Who’s idea was it to put a PLASTIC screw top smack bang in the middle of a perfectly good paper container.
Surely on a waste / recycling level this can’t be good. Wouldn’t the recyclers have to somehow separate the plastic from the paper? Doesn’t this make the job harder and therefore more expensive?
If it was done to make it easier to open I encourage anyone to try and open the seal behind the screw top. I almost bled trying to do it! Are we that hopeless that we can’t open a simple milk carton?
I have always felt the flip top milk carton to be an ingenious invention. Why would anyone feel the need to try and improve on it.
By the way, the story behind the milk carton (or tetra pak as it is known) is a fascinating one. If you are interested see here.
McDonalds really ought to know better.
I have been saying for a long time that Mcdonalds is a place where we could really teach people (especially young people) all about waste, and more specifically, waste separation.
Above is the bin I found directly outside the front door of a large McDonalds store on the way out of Melbourne – one single bin – un labeled. The photo below shows what I found two feet away from the over flowing bin.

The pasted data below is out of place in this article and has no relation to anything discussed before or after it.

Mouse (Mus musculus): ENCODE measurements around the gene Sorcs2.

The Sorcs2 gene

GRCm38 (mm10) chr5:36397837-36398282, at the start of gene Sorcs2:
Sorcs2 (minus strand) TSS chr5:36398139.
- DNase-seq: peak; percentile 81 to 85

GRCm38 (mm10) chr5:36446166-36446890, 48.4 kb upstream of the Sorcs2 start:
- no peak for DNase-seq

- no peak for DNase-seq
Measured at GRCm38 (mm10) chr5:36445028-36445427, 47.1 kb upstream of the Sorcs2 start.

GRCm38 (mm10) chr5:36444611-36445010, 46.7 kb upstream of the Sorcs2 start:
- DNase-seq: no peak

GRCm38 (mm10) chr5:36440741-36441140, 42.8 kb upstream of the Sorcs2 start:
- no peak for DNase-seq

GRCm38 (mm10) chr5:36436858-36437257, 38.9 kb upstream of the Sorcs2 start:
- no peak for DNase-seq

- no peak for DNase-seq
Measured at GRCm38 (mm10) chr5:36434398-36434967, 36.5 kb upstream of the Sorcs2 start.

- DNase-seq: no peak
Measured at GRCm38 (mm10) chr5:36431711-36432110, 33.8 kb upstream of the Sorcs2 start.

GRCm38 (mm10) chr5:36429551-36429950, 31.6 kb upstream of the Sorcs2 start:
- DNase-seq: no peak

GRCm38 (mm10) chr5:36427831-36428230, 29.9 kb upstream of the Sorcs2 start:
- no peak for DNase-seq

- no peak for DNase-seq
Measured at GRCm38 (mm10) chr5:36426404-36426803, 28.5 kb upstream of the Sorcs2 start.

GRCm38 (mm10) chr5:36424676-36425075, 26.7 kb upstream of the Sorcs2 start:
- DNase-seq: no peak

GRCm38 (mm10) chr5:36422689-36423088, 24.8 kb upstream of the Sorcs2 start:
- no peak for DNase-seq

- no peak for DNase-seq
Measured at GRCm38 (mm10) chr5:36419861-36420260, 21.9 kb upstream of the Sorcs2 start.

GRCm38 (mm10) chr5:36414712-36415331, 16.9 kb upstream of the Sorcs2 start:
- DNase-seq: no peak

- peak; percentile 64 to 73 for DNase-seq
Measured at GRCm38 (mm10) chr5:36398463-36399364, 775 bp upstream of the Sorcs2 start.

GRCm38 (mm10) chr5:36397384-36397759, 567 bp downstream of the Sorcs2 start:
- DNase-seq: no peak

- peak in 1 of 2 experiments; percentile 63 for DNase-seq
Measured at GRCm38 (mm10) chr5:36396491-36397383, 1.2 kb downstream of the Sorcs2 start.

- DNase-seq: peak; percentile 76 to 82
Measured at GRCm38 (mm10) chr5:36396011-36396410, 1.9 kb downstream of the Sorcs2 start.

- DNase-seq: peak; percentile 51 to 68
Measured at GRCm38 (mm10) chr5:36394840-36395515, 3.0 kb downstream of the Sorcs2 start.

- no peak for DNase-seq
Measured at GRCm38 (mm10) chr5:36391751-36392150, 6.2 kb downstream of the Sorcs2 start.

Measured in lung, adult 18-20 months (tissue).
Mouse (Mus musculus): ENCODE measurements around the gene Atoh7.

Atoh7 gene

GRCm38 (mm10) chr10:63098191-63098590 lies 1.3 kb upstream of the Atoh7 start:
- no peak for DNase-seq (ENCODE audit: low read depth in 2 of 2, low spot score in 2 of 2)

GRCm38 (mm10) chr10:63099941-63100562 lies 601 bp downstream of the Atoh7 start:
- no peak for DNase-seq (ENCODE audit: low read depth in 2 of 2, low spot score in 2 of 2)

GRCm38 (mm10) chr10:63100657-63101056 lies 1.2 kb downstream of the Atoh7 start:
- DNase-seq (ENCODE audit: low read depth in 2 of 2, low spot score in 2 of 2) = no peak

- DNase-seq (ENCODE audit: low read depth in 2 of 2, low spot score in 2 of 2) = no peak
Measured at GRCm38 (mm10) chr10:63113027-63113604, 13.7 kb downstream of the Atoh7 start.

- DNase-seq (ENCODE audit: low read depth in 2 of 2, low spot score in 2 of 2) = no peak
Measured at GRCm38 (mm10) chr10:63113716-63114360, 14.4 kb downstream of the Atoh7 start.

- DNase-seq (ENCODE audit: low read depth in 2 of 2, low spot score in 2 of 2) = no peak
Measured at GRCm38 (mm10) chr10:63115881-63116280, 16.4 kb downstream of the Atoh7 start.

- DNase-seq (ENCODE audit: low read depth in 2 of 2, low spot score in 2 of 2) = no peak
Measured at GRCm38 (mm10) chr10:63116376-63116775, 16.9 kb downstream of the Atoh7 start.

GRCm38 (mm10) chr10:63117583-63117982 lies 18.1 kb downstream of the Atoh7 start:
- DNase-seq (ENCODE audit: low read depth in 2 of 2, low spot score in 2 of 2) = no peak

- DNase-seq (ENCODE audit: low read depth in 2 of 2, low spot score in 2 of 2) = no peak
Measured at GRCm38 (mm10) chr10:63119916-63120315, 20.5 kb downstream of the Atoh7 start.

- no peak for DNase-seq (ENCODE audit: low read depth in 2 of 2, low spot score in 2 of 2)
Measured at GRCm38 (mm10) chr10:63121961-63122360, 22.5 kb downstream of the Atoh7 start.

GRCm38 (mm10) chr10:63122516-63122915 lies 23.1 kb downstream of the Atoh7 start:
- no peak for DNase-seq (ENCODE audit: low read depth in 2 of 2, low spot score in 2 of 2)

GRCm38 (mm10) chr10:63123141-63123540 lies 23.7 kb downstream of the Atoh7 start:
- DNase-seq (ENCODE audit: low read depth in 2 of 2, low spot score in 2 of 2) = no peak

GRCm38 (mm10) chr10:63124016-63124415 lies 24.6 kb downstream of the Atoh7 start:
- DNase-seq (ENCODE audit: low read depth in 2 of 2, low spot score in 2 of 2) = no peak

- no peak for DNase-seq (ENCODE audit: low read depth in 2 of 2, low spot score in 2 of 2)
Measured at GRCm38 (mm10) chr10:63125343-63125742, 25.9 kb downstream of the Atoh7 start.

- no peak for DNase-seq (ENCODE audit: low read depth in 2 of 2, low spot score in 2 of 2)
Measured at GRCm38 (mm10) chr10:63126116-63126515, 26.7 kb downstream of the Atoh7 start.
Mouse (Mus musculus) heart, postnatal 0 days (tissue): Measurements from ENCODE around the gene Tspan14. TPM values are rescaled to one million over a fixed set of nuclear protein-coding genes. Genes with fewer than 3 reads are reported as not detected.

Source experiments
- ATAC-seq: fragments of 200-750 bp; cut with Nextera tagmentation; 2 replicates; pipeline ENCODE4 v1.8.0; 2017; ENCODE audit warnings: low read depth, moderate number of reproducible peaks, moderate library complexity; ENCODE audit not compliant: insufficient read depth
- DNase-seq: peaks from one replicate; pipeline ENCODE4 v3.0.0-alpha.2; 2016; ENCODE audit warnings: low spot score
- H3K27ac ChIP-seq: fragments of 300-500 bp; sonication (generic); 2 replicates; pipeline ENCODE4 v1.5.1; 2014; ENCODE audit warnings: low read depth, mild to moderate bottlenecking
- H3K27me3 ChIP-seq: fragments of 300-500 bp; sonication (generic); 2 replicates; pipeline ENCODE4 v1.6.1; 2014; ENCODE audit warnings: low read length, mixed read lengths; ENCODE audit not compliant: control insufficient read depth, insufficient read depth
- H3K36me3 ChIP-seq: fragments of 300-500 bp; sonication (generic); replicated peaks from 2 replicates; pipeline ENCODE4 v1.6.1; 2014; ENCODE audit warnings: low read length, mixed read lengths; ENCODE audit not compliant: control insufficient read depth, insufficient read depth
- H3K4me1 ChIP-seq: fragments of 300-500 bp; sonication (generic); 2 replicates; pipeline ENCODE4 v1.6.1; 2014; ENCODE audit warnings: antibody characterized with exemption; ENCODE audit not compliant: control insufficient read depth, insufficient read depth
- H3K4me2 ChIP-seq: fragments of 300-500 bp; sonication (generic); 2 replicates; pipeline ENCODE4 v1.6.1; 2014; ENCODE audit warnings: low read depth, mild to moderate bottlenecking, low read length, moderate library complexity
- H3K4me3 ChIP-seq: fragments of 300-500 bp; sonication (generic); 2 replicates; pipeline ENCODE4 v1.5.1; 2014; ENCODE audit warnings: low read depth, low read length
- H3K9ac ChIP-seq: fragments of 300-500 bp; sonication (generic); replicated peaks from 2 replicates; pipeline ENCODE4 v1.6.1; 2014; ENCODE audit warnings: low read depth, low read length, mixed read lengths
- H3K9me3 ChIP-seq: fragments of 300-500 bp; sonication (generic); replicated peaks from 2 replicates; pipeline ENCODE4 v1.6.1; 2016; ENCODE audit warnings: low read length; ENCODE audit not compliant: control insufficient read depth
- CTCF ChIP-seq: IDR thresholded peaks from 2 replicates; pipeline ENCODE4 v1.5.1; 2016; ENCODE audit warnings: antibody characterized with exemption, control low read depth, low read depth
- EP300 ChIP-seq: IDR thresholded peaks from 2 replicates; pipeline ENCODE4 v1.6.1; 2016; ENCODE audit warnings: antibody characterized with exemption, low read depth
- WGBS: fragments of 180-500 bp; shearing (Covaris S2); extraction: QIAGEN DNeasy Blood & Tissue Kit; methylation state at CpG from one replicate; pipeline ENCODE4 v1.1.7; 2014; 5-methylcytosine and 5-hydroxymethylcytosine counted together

What a waste in more ways that one.
We could play a game at McDonalds. Put the right type of waste in the correct bin. It could be fun…so long as we know why we’re doing it.
C’mon Maca’s – lift your game!
wasteman to the rescue…
This is a photo of a bin. A big bin. 30m3 to be exact. It is sitting at one of Melbourn’s TRANSFER STATIONS (better known as a RESOURCE RECOVERY CENTRE ). It’s the drop off point before the tip.
Problem is, whilst i truly believe that these facilities are trying to do good, fact is there’s just TOO MUCH STUFF to handle.
They have bins for all sorts of ‘stuff’. Cardboard, batteries, metal, polystyrene. There’s even a place for the collection of old paint tins. The bin above is for “rubbish” ie the “stuff” we don’t know what to do with or just can’t be bothered dealing with (or don’t have the resources available) to ‘deal’ with it.
This bin is filled and replaced on average around 6 times per day. It costs around $1000 to dump the contents into the ground.
Do the maths…
this transfer station (the council, possibly your council) spends around $6000 per day, every day dumping ‘rubbish’ into landfill. That’s a lot of money. Think about this next time you see a rates notice.
Oh, and by the way, I hear there’s a price hike on the way.
I’ve spoken a lot about hard waste on the street. It’s getting out of control.
At least who ever was responsible for what you see above has made an effort to get the couch into a bin!! Bizarre!!